When Tony Arambula managed to corner an armed intruder in his son's bedroom he expected police to come to his aid.
Instead, a Phoenix police officer confused Arambula for the intruder and shot him six times before realizing his mistake, a moment captured on the 911 call with a simple "F**k."
Even after realizing their mistake, Arambula said he was treated roughly, being dragged out of the house and transported briefly on the hood of a police car.
Now Arambula, 35, who survived but faces a lifetime of pain, is suing the city of Phoenix and the officers who responded to his house that night.
The lawsuit, filed in Maricopa County Court, alleges that Phoenix Police Officer Brian Lilly and his on-scene supervisor, Sgt. Sean Coutts, quickly conspired to cover up the mistake, not realizing that 911 was still recording Arambula's call for help.
CLICK HERE to listen to Tony Arambula's 911 call to Phoenix police.
Lillly has been cleared of any wrong doing by the Phoenix Use of Force Board, but the Arambulas are suing the officer, Coutts, the city of Phoenix, the Phoenix police department and a number of unidentified emergency workers for at least $5.75 million.
"It's clearly unfortunate," said Officer Mark Spencer, president of the Phoenix Law Enforcement Association which represents 2,600 officers. "Our officers feel terrible this occured."
But, Spencer told ABCNews.com, PLEA also disputes some of the Arambulas' account, including that the father of two was shot in the back.
"Clearly where the blame lies is with the bad guy," Spencer said, adding that the intruder put "everyone at risk."
As for Arambula's actions that night, Spencer said, "I don't think he did anything wrong."
He added, "We agreed with the board's decision that the officer's response and action was reasonable within police policy."
The city of Phoenix did not immediately respond to a request for comment.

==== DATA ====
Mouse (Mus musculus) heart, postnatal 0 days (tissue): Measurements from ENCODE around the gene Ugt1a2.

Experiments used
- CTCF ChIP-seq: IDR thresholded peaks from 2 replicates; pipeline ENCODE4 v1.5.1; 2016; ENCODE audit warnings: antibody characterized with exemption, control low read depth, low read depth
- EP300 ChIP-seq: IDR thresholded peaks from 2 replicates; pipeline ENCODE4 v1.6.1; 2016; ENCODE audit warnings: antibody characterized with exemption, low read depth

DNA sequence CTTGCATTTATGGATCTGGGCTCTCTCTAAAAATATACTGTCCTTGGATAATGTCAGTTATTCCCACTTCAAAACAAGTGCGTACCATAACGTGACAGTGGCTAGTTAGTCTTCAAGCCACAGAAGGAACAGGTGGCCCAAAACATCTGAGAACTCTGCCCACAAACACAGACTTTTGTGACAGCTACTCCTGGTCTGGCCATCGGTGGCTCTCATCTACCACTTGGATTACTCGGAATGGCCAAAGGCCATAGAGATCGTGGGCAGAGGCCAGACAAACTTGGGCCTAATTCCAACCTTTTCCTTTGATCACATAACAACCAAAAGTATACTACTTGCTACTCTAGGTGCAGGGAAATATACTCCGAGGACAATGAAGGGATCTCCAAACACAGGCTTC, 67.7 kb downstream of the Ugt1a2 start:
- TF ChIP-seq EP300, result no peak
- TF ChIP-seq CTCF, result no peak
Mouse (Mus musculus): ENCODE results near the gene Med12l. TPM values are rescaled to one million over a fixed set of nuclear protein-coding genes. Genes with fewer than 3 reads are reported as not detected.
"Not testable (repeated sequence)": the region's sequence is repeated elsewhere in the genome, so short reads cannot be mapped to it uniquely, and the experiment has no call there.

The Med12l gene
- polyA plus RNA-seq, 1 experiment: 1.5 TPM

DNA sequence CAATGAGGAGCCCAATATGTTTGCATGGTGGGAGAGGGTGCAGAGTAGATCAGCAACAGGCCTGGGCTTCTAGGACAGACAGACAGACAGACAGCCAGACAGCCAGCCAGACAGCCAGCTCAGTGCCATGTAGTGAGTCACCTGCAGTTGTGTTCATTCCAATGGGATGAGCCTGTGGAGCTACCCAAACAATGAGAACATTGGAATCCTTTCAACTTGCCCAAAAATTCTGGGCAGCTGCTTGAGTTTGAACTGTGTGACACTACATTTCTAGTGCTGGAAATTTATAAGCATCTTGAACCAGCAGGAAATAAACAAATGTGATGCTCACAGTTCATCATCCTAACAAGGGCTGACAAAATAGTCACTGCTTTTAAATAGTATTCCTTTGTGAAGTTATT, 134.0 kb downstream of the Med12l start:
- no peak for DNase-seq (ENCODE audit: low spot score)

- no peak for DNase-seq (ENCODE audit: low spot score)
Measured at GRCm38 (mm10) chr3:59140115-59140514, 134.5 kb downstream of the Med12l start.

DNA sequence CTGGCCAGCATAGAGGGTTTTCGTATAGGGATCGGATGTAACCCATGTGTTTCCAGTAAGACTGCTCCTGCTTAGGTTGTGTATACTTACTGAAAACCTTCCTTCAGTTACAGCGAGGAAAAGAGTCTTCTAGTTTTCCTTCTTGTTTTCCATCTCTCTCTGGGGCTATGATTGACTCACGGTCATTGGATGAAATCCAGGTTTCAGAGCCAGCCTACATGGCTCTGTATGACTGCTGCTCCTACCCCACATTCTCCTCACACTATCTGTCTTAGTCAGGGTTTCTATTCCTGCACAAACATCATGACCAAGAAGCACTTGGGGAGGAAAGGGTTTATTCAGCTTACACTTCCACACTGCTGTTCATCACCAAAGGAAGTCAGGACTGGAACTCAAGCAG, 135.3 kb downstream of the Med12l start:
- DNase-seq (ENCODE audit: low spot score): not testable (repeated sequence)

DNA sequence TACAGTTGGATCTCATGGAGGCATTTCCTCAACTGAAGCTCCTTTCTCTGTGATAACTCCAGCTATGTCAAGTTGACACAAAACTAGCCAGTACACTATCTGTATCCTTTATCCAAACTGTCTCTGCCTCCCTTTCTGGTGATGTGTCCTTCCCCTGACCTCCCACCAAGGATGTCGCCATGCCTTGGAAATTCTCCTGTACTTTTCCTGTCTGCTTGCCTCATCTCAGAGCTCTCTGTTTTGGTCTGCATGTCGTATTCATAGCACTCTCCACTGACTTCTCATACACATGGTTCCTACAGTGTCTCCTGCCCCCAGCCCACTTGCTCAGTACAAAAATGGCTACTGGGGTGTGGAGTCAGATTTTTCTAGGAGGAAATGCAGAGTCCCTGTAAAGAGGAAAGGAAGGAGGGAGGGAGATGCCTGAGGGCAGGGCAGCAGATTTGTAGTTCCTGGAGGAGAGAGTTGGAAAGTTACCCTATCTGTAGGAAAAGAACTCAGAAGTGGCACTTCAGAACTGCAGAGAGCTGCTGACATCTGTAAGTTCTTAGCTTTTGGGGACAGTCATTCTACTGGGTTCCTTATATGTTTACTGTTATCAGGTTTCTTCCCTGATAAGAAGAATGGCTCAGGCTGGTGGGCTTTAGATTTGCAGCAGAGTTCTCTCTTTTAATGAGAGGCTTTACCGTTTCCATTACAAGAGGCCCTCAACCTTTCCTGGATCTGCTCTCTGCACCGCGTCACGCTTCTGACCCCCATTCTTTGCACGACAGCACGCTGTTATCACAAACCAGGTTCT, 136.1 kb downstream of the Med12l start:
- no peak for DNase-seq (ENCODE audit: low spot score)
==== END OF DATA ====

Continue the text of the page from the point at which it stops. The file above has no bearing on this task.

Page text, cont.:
According to the lawsuit, Arambula, his wife Lesley and their two sons were at home on Sept. 17, 2008, when they heard two gunshots outside shortly before an intruder crashed through their front window and pointed a 9mm gun at Arambula and 2-year-old Zachary.
The gunman, according to the lawsuit, then took off down the hall into 12-year-old Matthew's bedroom. Arambula, who had sent his wife and toddler outside the house, retreived his own handgun and cornered the intruder who was shouting that "someone was after him and going to get him."
After calling for Matthew, who had been hiding in his closet, and sending the boy outside, Arambula called 911 while continuing to point the gun at the intruder. Lesley Arambula also placed a call to 911 within seconds.
Officers had already been in the neighborhood responding to an earlier call about a "Hispanic male" who had threatened a woman at a nearby house. According to the lawsuit, Lesley Arambula flagged them down and yelled for help.
The lawsuit alleges that Lesley Arambula told Coutts, a 12-year-verteran of the Phoenix Police Department, that her husband was alone in the house with the intruder at gunpoint, but that Coutts never gave the information to Officers Lilly and Dzenan Ahmetovic, who had entered the house.
Spencer confirmed that Coutts never relayed to the officers that Arambula was holding the intruder at gunpoint.